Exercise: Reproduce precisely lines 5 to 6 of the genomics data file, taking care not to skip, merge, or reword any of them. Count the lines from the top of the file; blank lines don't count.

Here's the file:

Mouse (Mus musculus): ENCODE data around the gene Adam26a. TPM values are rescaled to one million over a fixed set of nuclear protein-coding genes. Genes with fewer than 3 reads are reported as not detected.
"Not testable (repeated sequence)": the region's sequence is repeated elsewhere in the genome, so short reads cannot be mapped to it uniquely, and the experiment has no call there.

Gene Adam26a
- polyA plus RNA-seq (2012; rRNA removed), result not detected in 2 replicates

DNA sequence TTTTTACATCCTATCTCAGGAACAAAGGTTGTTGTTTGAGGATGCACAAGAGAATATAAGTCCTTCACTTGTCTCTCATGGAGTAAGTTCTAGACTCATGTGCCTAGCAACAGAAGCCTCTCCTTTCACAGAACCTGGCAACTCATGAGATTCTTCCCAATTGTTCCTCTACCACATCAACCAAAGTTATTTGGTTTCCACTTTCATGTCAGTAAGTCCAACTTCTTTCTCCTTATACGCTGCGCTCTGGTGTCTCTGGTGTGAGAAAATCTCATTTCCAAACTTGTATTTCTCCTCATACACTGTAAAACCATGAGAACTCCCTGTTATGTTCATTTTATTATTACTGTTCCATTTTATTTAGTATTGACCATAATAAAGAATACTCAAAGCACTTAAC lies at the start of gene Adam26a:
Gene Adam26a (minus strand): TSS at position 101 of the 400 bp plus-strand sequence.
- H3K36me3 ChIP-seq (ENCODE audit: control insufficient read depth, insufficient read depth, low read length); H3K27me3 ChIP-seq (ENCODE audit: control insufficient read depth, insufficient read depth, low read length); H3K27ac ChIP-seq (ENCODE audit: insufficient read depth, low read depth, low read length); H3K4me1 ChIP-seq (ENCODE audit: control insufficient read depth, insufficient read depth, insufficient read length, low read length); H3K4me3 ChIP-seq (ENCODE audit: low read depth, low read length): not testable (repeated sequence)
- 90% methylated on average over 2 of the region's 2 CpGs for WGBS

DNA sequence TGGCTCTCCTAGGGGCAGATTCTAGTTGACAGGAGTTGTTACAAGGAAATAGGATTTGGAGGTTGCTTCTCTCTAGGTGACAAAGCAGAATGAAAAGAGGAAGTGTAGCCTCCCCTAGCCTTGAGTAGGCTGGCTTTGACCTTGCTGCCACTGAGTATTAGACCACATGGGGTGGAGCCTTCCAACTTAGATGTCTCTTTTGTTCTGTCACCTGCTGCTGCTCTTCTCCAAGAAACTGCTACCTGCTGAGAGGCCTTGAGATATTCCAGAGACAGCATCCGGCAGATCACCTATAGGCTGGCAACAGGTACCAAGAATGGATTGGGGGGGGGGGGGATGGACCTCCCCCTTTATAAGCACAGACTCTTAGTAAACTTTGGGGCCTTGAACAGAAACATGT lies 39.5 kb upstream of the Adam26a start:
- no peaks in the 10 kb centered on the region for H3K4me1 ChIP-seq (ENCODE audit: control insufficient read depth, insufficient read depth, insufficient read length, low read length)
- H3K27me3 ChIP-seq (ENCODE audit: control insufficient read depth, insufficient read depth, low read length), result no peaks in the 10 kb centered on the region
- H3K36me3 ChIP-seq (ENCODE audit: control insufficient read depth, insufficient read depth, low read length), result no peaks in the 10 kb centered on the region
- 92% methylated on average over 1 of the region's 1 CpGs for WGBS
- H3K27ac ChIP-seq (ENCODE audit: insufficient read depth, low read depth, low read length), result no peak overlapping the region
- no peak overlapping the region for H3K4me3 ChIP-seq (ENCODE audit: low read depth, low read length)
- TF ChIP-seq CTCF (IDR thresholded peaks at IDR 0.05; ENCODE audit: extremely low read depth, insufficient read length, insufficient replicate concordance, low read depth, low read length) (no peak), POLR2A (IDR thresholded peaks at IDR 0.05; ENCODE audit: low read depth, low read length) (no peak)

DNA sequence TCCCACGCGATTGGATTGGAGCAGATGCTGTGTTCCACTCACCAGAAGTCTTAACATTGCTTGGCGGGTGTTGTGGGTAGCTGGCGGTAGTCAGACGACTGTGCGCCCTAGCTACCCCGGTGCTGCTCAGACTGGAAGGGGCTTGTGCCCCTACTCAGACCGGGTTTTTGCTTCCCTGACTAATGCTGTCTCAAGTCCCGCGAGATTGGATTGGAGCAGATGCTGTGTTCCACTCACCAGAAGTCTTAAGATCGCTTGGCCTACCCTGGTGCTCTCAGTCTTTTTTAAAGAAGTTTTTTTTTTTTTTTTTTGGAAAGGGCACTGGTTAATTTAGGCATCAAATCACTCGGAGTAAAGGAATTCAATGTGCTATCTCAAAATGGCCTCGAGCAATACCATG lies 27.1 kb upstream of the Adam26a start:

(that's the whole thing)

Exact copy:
DNA sequence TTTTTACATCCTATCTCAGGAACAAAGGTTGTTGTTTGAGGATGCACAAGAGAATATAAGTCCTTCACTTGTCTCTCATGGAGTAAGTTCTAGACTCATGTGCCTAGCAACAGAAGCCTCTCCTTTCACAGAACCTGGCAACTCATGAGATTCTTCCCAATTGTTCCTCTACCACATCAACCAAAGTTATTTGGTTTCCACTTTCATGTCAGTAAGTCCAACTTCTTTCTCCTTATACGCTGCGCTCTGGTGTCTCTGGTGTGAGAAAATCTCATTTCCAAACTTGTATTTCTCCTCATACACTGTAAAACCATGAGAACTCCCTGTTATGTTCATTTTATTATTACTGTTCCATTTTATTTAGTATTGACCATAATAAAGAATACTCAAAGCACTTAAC lies at the start of gene Adam26a:
Gene Adam26a (minus strand): TSS at position 101 of the 400 bp plus-strand sequence.